Do we have anything called the Indian culture? Is it the responsibility of the government to preserve and protect our culture?
The preamble to the Constitution of India read: ?We the people of India, having solemnly resolved to constitute India into a sovereign socialist secular democratic republic and to secure to all its citizens justice, social, economic and political; Liberty of thought, expression, belief, faith and worship; Equality of status and of opportunity; and to promote among them all fraternity assuring the dignity of the individual and the unity and integrity of the Nation.?
Needless to say that the constitution of a nation is primarily a political document which reflects the social, economic and political aspirations of the people. However, the soul of a nation is in its culture. If the individual and the people are essential constituents of a nation state, it is the culture which makes these individuals think, speak and conduct themselves the way they do. A person with a feudal background, with a lack of sensitivity to social justice, can hardly do honour if he is called upon to preside over such an institution.
I feel, our Constitution makers should have taken into consideration the importance of thousands of years of our cultural tradition which survives this culturally distinct country called India (Bharata). One expected the most sacred document of Independent India should have embodied/reflected the soul of its people in some form. The preamble should have at least recognised the vast cultural diversity of ?we the people? in an explicit manner and guaranteed to us the liberty of ?cultural identity?.
Article 29 of the Constitution refers to cultural and educational rights rather sketchily (under ?protection of interests of minorities?), which is primarily to ensure protection to minority rights and to promote secularism.
Indian culture is a synthesis of cultures of our various language-speaking regions and the people. The cultural identity of these people and their ethos find expression through literature, art, craft, food, costume and social institutions. Needless to emphasise that the economic status of an individual or a society has tremendous bearing on all these aspects. The people with reasonable economic freedom and living in their traditional habitat and milieu have a more vibrant cultural life than those migrating to a different location, particularly outside their cultural boundary.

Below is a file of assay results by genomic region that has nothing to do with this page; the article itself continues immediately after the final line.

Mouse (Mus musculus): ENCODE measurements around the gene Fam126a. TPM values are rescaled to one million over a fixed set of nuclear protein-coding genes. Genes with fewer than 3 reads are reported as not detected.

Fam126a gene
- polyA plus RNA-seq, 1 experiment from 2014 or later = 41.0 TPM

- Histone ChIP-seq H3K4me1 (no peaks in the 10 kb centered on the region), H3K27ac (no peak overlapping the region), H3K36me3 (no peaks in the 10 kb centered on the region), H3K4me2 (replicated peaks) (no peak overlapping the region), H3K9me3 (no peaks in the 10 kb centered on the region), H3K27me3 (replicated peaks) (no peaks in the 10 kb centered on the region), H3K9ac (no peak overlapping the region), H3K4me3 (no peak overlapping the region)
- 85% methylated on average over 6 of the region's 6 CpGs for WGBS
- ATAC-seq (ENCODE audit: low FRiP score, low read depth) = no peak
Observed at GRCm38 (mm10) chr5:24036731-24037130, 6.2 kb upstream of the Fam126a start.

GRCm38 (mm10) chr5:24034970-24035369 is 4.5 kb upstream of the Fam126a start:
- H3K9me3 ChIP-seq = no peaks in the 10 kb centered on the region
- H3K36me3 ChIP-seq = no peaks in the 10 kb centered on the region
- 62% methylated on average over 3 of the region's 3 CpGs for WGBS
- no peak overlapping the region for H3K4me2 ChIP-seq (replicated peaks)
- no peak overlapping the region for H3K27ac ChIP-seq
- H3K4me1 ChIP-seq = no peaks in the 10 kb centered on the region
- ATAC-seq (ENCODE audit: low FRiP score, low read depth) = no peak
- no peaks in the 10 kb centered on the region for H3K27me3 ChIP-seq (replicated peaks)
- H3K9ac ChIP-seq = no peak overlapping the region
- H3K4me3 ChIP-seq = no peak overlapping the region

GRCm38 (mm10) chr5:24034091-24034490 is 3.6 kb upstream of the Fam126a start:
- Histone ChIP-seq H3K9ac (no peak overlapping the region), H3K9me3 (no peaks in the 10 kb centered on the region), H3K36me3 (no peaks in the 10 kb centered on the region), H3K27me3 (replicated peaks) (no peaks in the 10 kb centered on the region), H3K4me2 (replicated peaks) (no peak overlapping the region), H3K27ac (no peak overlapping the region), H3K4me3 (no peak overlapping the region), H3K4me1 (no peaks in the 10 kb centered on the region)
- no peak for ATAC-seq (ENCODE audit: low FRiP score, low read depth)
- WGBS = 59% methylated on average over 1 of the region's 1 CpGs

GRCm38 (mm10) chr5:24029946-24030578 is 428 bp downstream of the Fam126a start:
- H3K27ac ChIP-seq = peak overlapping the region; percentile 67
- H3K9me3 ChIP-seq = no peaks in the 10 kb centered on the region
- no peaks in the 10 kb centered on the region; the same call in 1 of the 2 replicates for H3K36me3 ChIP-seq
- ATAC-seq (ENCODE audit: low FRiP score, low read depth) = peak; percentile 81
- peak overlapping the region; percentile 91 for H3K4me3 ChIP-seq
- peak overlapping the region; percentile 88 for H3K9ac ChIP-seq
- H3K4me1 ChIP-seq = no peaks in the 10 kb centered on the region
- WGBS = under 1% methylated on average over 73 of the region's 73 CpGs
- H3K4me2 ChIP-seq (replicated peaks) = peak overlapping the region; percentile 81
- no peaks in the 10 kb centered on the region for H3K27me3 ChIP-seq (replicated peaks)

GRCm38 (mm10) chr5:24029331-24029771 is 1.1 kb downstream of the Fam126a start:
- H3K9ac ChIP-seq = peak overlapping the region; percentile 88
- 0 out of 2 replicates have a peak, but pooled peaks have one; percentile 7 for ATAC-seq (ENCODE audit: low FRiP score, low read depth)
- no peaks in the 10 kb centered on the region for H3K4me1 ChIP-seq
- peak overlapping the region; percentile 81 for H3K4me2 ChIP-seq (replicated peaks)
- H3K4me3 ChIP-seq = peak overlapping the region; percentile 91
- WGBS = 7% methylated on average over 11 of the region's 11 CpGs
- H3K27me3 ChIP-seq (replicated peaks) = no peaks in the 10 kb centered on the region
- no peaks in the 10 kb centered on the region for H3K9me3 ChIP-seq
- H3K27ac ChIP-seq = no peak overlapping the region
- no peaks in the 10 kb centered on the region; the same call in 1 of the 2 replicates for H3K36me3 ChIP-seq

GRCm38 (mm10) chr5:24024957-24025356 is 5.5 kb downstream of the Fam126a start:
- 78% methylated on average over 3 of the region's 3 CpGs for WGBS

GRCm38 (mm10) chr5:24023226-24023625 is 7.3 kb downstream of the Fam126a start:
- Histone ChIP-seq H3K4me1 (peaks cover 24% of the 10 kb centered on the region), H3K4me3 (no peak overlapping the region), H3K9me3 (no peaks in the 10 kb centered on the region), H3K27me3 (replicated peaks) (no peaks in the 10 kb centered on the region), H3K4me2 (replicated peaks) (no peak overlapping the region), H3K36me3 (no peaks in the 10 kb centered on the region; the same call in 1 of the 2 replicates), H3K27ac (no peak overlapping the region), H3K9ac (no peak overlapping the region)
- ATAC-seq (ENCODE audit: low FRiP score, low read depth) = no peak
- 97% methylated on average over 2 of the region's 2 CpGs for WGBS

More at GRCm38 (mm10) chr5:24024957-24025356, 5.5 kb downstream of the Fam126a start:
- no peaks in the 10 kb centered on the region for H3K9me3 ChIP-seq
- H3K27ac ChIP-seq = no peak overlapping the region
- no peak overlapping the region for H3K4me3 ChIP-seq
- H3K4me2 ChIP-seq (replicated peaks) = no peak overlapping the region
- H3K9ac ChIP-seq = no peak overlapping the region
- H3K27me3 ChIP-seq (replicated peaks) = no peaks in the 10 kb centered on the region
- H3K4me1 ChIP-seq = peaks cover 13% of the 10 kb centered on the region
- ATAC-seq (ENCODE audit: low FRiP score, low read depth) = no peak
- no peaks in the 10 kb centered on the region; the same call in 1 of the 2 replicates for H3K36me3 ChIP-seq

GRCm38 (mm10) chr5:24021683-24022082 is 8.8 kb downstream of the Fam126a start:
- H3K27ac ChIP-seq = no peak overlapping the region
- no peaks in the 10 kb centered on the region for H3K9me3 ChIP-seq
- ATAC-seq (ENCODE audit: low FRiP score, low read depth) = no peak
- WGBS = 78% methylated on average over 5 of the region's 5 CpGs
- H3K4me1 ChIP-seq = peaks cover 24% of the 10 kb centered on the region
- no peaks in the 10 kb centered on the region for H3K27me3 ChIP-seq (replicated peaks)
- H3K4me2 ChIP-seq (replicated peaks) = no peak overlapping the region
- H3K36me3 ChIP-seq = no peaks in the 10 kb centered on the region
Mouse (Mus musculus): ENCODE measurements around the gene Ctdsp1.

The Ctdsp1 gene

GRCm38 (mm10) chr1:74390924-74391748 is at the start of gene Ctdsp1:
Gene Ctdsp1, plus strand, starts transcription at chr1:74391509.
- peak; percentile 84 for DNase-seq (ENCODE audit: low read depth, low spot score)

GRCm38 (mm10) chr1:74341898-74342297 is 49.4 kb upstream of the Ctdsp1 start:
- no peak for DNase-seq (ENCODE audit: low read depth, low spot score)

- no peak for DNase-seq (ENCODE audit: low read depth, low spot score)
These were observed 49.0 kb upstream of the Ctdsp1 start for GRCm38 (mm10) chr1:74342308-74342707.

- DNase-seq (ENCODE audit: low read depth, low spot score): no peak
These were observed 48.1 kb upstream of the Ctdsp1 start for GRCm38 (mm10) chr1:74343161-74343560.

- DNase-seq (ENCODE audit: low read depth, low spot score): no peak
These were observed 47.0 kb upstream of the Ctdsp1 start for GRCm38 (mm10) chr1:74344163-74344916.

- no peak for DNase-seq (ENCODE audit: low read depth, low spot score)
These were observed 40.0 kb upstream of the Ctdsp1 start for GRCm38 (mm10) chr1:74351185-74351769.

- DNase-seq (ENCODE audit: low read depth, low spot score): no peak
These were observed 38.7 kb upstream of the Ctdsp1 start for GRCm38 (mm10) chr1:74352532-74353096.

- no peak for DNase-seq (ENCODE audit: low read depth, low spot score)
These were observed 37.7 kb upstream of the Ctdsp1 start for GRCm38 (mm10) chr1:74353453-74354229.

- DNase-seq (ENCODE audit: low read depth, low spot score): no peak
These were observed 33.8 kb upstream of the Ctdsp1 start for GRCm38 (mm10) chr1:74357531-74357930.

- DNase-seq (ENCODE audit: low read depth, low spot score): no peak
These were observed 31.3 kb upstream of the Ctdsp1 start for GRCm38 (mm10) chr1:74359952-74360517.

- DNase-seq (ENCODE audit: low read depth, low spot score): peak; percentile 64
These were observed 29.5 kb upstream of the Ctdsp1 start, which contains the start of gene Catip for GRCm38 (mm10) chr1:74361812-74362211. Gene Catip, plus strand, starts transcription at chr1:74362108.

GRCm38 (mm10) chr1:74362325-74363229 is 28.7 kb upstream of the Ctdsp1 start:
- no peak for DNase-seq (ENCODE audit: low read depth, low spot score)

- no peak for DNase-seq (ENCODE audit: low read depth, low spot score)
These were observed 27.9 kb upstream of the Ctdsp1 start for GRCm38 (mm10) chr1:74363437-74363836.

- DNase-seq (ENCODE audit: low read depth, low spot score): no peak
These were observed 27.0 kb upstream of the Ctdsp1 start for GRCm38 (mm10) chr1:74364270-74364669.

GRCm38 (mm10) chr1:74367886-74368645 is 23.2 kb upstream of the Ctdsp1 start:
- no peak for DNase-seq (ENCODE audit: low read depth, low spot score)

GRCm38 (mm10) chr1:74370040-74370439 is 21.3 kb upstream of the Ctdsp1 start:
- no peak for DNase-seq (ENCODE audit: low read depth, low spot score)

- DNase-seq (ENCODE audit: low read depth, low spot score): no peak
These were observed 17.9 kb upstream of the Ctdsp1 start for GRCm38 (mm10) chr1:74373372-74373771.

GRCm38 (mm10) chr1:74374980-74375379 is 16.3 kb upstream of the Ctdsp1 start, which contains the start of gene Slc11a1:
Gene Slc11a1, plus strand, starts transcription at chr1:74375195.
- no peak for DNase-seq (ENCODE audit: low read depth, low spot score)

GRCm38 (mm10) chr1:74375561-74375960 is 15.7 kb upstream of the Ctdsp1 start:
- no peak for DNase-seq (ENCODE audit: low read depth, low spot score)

In a society with wide economic disparity, a sizeable section of our population is constantly on the move in search of economic prosperity. This section, invariably under pressure of adjusting to a new life, is forced to sacrifice a part of its cultural identity while desperately trying to preserve the native flavour.
Even otherwise there is a tremendous strain on our regional cultures in the midst of developmental activities to build new India. The social and cultural life of rural India, where our cultures breath and live, is undergoing a sea change. The rate of degradation is almost proportionate to the environmental degradation.
To use a more contemporary expression: As the BSE Sensex soars the culture declines.
?Any section of the citizens residing in the territory of India or any part thereof having a distinct language, script or culture of its own shall have the right to conserve the same.? If we go by a plain reading of the Article 29(1), there appears to be a constitutional provision to conserve one'slanguage and culture. However, it is not clear as to what extent this right is enforceable vis-?-vis the responsibility of the government.
In any case, the government(s) must ponder over and focus on how to preserve this invaluable wealth of the Republic, without which India shall not remain India, i.e. Bharata.
(The writer can be contacted at e-mail: [email protected])